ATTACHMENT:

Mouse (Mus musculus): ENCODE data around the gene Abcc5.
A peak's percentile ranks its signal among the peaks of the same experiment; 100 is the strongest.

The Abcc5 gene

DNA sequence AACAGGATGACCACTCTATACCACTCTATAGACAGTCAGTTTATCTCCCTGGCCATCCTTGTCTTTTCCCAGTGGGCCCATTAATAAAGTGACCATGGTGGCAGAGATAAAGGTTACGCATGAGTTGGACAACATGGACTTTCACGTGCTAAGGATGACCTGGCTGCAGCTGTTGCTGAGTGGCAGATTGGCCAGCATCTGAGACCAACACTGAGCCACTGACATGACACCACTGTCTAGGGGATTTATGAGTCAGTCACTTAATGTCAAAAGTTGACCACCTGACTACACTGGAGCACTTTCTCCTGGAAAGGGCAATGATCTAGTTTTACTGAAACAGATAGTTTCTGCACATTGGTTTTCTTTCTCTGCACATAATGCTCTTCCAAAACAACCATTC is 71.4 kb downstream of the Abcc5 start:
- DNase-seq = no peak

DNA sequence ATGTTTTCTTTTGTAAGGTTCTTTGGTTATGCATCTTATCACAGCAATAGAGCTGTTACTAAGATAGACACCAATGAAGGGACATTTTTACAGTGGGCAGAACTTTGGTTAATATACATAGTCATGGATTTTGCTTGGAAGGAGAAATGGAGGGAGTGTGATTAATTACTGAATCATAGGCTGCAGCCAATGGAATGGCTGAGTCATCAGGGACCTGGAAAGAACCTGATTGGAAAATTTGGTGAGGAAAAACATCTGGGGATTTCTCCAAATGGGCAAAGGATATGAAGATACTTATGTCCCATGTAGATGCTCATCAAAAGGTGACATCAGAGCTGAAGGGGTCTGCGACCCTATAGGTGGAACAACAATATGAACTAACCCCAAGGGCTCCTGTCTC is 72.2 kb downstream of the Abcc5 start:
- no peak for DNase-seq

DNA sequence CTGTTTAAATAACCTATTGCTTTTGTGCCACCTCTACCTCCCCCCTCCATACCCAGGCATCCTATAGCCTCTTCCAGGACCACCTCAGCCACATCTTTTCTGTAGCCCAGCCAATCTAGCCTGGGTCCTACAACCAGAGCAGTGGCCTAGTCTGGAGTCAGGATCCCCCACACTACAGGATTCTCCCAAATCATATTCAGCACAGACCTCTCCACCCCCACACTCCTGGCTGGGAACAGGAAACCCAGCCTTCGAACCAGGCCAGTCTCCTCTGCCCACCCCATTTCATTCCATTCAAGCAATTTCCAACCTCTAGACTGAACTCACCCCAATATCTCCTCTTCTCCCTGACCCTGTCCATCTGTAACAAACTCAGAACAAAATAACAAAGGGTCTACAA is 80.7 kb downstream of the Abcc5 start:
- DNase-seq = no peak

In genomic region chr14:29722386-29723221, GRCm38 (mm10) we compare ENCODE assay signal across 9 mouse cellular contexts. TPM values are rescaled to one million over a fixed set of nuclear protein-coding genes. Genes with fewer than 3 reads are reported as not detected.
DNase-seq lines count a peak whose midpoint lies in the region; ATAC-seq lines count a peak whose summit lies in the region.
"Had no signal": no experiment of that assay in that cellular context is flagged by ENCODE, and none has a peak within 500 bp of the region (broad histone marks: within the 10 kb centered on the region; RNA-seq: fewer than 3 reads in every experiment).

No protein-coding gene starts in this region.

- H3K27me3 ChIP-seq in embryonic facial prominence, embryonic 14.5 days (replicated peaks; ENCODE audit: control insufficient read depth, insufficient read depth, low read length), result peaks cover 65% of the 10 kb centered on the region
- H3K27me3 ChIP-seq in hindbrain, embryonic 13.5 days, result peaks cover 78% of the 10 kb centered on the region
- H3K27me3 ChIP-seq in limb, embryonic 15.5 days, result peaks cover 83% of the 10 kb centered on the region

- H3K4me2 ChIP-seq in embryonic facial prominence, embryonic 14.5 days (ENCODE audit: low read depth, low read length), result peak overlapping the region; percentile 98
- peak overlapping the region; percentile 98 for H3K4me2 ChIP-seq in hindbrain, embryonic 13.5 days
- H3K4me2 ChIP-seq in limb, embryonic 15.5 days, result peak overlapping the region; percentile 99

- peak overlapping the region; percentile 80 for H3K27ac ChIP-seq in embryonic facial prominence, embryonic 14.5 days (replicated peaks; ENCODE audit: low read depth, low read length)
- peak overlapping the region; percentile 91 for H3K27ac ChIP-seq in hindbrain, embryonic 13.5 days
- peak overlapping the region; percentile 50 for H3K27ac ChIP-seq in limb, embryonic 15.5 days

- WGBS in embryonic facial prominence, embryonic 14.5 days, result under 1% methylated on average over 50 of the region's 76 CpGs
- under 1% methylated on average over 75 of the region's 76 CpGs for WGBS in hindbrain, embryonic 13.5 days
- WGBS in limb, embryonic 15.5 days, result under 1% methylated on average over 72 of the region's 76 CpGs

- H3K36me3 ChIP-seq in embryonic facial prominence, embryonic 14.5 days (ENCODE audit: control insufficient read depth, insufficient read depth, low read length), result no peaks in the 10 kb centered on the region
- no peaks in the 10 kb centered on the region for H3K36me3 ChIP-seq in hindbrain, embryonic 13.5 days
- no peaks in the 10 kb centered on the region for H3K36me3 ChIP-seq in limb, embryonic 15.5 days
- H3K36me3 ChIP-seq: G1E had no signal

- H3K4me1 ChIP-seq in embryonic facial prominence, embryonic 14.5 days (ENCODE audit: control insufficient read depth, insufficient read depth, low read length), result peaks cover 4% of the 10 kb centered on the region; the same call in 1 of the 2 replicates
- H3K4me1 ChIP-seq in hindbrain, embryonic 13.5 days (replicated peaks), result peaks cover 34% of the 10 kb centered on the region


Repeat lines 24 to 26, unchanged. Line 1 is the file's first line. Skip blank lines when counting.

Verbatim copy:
- under 1% methylated on average over 75 of the region's 76 CpGs for WGBS in hindbrain, embryonic 13.5 days
- WGBS in limb, embryonic 15.5 days, result under 1% methylated on average over 72 of the region's 76 CpGs

- H3K36me3 ChIP-seq in embryonic facial prominence, embryonic 14.5 days (ENCODE audit: control insufficient read depth, insufficient read depth, low read length), result no peaks in the 10 kb centered on the region